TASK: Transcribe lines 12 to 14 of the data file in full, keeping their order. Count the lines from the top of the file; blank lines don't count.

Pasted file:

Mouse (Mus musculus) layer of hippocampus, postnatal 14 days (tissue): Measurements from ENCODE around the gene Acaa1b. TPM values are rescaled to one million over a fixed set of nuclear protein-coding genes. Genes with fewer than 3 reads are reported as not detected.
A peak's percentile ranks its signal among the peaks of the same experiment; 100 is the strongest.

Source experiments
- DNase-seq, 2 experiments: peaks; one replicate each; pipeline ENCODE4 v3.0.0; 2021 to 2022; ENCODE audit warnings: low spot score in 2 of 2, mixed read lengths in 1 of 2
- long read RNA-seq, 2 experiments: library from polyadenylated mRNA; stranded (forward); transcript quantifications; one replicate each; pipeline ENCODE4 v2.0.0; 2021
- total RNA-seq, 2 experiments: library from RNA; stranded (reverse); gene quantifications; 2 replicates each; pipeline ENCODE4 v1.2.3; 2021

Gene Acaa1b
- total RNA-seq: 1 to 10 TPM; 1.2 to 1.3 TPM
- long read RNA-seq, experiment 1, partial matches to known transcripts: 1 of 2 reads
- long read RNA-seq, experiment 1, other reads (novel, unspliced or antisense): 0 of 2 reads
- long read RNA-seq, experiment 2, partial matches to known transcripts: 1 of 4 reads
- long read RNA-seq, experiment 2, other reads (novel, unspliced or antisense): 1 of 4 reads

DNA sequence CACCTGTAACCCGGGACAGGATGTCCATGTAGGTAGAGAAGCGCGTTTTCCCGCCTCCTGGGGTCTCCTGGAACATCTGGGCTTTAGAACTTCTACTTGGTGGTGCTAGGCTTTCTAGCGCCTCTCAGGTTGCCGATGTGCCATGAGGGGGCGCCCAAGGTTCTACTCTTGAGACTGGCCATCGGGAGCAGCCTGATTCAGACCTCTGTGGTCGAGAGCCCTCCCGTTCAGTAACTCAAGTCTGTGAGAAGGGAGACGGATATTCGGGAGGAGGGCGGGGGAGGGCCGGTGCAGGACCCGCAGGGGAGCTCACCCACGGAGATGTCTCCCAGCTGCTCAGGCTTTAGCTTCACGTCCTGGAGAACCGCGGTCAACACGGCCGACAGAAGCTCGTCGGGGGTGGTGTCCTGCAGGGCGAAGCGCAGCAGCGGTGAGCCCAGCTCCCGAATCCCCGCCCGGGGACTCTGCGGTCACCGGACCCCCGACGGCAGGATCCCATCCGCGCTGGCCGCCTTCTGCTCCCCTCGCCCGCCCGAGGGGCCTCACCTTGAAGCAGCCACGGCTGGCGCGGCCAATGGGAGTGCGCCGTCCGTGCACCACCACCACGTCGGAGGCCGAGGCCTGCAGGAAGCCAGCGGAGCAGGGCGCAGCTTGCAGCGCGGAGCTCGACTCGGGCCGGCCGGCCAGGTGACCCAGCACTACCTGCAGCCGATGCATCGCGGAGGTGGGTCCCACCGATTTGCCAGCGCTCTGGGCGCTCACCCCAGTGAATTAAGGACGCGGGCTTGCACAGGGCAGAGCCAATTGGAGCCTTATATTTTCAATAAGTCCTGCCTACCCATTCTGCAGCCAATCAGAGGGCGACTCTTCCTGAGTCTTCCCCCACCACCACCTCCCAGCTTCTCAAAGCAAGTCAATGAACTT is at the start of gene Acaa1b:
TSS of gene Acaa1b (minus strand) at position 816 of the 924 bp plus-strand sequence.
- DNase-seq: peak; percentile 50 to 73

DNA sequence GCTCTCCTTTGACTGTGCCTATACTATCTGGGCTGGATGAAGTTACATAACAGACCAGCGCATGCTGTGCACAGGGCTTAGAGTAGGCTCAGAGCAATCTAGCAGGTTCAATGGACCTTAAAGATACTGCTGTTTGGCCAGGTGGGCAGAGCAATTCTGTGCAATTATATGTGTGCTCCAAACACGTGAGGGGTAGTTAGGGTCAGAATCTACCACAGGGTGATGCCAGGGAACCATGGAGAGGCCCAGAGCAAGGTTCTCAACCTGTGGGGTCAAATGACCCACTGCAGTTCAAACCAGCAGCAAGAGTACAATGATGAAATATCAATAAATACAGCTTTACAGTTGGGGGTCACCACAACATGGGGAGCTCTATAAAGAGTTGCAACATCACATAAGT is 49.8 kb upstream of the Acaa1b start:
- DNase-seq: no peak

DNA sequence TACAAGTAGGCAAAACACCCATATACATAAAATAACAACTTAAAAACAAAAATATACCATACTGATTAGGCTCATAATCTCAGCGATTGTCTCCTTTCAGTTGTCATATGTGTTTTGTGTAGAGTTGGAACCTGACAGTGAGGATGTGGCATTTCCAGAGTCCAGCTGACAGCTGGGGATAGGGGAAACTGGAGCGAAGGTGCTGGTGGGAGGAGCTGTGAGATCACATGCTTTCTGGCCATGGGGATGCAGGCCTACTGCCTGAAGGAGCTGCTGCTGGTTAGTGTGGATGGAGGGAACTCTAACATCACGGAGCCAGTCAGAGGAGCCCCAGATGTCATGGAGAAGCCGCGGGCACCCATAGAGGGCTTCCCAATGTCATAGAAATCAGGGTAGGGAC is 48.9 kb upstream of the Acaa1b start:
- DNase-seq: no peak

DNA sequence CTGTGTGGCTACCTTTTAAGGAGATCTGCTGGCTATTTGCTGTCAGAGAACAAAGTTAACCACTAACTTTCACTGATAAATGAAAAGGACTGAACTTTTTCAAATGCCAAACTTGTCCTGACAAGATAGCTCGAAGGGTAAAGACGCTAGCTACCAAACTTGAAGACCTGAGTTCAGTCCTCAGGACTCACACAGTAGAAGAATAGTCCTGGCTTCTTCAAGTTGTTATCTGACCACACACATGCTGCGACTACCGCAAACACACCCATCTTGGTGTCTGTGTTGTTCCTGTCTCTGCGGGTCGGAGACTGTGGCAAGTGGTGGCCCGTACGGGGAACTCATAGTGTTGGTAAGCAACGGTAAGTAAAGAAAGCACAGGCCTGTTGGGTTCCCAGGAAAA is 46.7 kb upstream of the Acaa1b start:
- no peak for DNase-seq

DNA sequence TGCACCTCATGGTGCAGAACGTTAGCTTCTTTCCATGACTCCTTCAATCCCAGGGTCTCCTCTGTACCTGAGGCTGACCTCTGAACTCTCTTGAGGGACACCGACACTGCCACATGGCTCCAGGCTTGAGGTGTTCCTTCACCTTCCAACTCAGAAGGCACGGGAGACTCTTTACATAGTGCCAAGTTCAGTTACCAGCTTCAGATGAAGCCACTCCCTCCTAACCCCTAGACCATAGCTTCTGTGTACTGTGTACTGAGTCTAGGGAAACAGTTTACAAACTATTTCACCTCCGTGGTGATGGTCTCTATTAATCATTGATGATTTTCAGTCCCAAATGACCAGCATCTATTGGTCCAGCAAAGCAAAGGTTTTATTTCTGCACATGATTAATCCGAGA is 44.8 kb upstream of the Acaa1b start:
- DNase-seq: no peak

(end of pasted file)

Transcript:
- long read RNA-seq, experiment 2, other reads (novel, unspliced or antisense): 1 of 4 reads

DNA sequence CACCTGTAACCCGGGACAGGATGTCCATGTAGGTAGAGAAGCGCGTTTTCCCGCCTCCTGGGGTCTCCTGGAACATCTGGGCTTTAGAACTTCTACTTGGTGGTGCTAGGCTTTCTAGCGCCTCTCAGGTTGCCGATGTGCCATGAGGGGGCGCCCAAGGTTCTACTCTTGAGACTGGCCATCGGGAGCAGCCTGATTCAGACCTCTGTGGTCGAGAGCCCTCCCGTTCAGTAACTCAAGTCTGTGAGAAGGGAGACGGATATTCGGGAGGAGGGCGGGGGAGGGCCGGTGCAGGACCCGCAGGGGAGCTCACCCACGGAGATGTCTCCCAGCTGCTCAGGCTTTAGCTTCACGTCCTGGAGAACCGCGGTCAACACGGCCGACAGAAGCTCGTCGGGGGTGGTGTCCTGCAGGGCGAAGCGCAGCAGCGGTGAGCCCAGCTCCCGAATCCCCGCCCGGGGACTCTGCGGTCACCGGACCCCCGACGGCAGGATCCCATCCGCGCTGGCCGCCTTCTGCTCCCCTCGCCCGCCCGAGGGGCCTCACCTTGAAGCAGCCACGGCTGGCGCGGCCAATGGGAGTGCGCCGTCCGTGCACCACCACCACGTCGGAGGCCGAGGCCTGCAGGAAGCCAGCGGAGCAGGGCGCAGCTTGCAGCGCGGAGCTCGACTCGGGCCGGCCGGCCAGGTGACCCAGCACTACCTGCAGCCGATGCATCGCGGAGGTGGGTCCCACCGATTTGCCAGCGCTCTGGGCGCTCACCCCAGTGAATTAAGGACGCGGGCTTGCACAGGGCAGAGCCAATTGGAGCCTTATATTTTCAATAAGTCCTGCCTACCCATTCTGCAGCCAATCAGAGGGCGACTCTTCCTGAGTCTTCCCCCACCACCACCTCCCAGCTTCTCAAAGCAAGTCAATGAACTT is at the start of gene Acaa1b:
TSS of gene Acaa1b (minus strand) at position 816 of the 924 bp plus-strand sequence.